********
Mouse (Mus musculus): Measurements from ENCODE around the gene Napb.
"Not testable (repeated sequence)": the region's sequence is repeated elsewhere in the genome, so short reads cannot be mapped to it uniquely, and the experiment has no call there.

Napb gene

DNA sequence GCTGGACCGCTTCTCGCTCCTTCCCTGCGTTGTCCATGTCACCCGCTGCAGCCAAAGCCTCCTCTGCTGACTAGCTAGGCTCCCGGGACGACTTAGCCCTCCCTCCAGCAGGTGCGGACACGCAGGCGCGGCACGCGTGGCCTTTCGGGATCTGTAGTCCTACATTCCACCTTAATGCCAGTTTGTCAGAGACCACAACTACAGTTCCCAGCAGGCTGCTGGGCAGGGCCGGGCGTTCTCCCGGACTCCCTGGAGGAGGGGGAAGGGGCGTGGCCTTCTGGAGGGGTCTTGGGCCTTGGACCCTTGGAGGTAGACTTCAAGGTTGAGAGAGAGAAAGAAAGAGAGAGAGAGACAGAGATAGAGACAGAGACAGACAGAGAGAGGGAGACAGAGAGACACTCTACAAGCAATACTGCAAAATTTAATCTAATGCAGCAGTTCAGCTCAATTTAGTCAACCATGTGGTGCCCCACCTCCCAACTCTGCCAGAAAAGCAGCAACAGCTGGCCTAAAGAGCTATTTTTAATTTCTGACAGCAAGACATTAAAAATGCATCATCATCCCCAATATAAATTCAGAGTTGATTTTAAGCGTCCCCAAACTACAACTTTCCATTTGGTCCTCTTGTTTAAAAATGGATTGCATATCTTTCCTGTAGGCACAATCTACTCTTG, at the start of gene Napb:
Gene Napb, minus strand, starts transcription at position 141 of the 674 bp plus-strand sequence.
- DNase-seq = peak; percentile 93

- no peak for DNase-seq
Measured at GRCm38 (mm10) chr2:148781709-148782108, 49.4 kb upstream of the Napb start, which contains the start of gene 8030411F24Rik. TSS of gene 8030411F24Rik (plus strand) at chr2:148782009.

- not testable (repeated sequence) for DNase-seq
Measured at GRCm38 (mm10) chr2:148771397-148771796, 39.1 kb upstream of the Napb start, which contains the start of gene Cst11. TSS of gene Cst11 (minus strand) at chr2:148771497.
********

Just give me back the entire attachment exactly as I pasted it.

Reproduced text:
Mouse (Mus musculus): Measurements from ENCODE around the gene Napb.
"Not testable (repeated sequence)": the region's sequence is repeated elsewhere in the genome, so short reads cannot be mapped to it uniquely, and the experiment has no call there.

Napb gene

DNA sequence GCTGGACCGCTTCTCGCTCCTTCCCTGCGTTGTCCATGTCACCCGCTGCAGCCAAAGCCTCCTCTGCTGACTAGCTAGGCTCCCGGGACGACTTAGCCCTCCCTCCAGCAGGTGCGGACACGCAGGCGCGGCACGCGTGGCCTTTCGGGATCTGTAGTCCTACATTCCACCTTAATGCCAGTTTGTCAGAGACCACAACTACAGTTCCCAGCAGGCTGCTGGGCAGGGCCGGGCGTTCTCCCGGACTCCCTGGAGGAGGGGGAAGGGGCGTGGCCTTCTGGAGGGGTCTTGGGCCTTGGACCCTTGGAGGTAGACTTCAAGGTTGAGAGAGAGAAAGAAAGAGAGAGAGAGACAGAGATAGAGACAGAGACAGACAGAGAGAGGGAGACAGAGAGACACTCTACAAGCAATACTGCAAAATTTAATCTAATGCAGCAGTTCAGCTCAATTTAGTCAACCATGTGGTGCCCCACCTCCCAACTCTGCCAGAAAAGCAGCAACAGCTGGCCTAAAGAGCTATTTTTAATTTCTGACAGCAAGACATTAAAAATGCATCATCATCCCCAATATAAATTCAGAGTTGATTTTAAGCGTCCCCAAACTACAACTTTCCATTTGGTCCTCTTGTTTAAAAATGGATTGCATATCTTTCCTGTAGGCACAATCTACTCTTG, at the start of gene Napb:
Gene Napb, minus strand, starts transcription at position 141 of the 674 bp plus-strand sequence.
- DNase-seq = peak; percentile 93

- no peak for DNase-seq
Measured at GRCm38 (mm10) chr2:148781709-148782108, 49.4 kb upstream of the Napb start, which contains the start of gene 8030411F24Rik. TSS of gene 8030411F24Rik (plus strand) at chr2:148782009.

- not testable (repeated sequence) for DNase-seq
Measured at GRCm38 (mm10) chr2:148771397-148771796, 39.1 kb upstream of the Napb start, which contains the start of gene Cst11. TSS of gene Cst11 (minus strand) at chr2:148771497.